New Hampshire House Speaker Sherman Packard has asked the state’s top law enforcement officials to look into whether an ethics flap over an alleged offer of airfare entailed any illegal activity.
Packard, a Republican, suggested in a letter to the Department of Justice that the Democratic lawmaker at the center of the controversy might have committed a felony even if he rebuffed an outside offer to cover his travel expenses ahead of a high-stakes vote. That’s because the law requires public officials to tell law enforcement if someone offers them a bribe, he wrote.
Packard didn’t directly accuse anyone of a crime, and he said “there is no evidence” that the lawmaker accepted the alleged offer. His letter effectively asked the DOJ to review whether an illegal bribe was offered and whether the lawmaker failed to fulfill a duty to report it.
“The purpose of this letter, therefore, is to not only bring this matter to your attention for review of a potential violation of the law, but also to ensure that it has been properly reported to law enforcement as required by the statute,” Packard wrote.
A spokesperson for the DOJ said Wednesday that the department is reviewing Packard’s referral “and will respond as appropriate in due course.”
The dispute erupted May 17, after Democratic Representative Robin Vogt of Portsmouth announced on Twitter that he planned to be away on a long-planned family vacation when the House voted on a controversial parental rights bill that LGBTQ rights advocates warned would curtail the privacy rights of gender non-conforming youth.
Vogt, a self-described “loud advocate and ally” for LGBTQ people, faced a slew of criticism from fellow progressives. One reply stood out from the rest: Linds Jakows, founder of 603 Equality, a group that rallied opposition to the bill, faulted Vogt for choosing to remain in Florida “when there are funds to fly you to New Hampshire and back.”
The tweet was later deleted, but lawmakers shared screenshots and said Jakows appeared to be describing what would amount to an impermissible gift under the legislature’s ethics rules.
House Majority Leader Jason Osborne, a Republican, expressed outrage that “an unregistered Democrat lobbying organization would offer to fund travel expenses for a legislator in order to influence the outcome of a vote.”
Jakows pushed back, saying that some community members had proposed crowdsourcing funds to get Vogt back to Concord for the vote. They said they don’t know whether anyone actually offered anything of value to Vogt, who clearly indicated his plans were to remain on vacation.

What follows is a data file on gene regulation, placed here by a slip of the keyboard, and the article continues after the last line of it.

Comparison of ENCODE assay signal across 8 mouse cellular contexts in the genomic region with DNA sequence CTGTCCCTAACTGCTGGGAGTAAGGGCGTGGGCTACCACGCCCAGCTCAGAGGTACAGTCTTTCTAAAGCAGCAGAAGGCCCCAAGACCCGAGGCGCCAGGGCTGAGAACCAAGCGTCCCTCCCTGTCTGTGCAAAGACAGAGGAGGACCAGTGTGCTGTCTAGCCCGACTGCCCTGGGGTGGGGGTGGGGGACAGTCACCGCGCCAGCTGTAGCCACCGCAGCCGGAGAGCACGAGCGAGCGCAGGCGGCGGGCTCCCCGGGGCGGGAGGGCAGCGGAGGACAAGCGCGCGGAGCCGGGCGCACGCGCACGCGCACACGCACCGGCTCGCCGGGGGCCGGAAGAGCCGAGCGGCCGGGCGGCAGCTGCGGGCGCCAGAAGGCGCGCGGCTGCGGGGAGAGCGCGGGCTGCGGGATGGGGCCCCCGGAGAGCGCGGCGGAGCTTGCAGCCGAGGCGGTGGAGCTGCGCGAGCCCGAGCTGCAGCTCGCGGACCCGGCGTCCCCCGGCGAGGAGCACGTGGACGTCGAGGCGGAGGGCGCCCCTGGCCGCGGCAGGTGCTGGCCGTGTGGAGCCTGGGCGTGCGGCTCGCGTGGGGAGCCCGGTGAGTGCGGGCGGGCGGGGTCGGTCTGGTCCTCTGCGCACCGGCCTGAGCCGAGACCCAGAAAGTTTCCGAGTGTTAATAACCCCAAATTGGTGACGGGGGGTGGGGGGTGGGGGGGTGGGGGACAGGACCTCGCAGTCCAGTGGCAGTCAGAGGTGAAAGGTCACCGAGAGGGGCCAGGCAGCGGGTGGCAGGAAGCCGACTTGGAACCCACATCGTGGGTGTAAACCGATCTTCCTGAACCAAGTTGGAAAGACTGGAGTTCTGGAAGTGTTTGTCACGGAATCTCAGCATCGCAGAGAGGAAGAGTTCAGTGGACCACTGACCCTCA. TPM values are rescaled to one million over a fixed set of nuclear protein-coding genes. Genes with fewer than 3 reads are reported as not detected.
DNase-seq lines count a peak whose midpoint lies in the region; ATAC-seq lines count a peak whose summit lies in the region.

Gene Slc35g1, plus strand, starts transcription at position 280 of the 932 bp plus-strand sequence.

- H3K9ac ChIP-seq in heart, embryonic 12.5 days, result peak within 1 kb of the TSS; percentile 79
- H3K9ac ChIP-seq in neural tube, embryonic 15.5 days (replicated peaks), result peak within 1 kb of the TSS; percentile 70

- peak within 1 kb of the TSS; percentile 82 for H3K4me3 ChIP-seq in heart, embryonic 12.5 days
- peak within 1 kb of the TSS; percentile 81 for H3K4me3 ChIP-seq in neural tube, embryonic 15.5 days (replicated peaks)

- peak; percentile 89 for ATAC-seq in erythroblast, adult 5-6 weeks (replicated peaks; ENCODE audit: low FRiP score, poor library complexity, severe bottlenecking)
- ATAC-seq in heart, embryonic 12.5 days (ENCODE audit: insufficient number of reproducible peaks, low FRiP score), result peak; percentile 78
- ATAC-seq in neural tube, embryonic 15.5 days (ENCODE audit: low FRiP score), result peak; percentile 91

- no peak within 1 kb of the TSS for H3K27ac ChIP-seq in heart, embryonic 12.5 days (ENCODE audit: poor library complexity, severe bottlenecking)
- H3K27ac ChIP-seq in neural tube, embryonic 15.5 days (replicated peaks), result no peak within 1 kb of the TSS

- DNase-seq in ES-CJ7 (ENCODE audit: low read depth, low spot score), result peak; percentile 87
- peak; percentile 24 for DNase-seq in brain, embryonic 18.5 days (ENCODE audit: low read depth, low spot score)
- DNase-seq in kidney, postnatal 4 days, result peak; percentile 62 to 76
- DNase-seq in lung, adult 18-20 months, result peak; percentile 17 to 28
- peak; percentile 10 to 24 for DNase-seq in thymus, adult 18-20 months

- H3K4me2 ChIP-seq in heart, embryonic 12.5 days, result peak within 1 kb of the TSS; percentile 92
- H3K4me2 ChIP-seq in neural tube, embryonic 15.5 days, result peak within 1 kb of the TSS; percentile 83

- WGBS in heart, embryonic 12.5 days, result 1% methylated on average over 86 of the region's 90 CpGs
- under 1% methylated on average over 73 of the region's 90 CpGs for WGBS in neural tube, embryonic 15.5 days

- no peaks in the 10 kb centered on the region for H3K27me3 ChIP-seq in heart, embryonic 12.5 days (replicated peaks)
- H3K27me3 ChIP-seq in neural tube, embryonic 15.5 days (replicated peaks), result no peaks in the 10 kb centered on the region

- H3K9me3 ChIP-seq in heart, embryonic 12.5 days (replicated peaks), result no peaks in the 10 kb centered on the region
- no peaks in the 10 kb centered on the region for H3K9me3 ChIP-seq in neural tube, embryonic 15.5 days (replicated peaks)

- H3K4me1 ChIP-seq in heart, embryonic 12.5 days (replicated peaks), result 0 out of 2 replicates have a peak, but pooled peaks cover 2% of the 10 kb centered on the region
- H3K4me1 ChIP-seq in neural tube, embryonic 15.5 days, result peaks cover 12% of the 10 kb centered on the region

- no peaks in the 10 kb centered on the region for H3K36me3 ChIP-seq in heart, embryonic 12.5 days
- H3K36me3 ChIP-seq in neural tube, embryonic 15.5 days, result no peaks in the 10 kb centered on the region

Jakows did not respond Tuesday to a request for additional comment, and Vogt has not responded to the Globe’s requests for comment.
House Minority Leader Matthew Wilhelm, a Democrat, said on May 17 that it looked like Republicans were trying to “manufacture outrage based on a vague tweet by an activist concerned about attendance.” He said he wasn’t aware of any members accepting gifts to facilitate their attendance.
Wilhelm added on Tuesday that if Packard wants to ask the DOJ to investigate a tweet, that’s his prerogative.
“It’s hard for me to understand what laws could have been broken,” he said.
The state ethics law that applies to New Hampshire lawmakers prohibits them from soliciting or knowingly accepting gifts, and the Legislative Ethics Committee has previously called for harsh punishment over donations accepted to defray a lawmaker’s living expenses, including transportation. (New Hampshire lawmakers earn $100 per year plus mileage, so serving in the legislature is effectively a volunteer role.)
Packard’s letter, which he sent to the DOJ on Friday and which his office released to the Globe on Wednesday, focused primarily on the state’s anti-corruption law. While some of the alleged conduct may fall under the legislative ethics law and relevant guidelines, those provisions apply “to legislators and legislative staff, not outside parties,” he noted.
“In the absence of any evidence of unethical conduct by the member, this does not appear to be an appropriate matter for referral to the Legislative Ethics Committee,” he wrote.
Packard asked that the DOJ look into whether any violation of the ethics law, the anti-corruption law, “or any other law” has occurred.
The state’s anti-corruption law makes it a felony to give or offer “any pecuniary benefit” to anyone for the purpose of influencing their actions as “a public servant, party official, or voter.” It’s likewise a felony for a public official to solicit or accept any such benefit, or to fail to report such an offer to law enforcement.
Aside from a potential prison sentence for a felony conviction, a charge of bribery, corruption, malpractice, or maladministration could be grounds for impeachment under the New Hampshire Constitution.
Although Vogt’s absence on May 18 led one progressive group to revoke its endorsement of him, it didn’t prevent Democrats and LGBTQ rights advocates from defeating the parental rights bill that Packard, Osborne, and other Republicans had supported. With several GOP absences, the full House voted 195-190 to kill the controversial bill.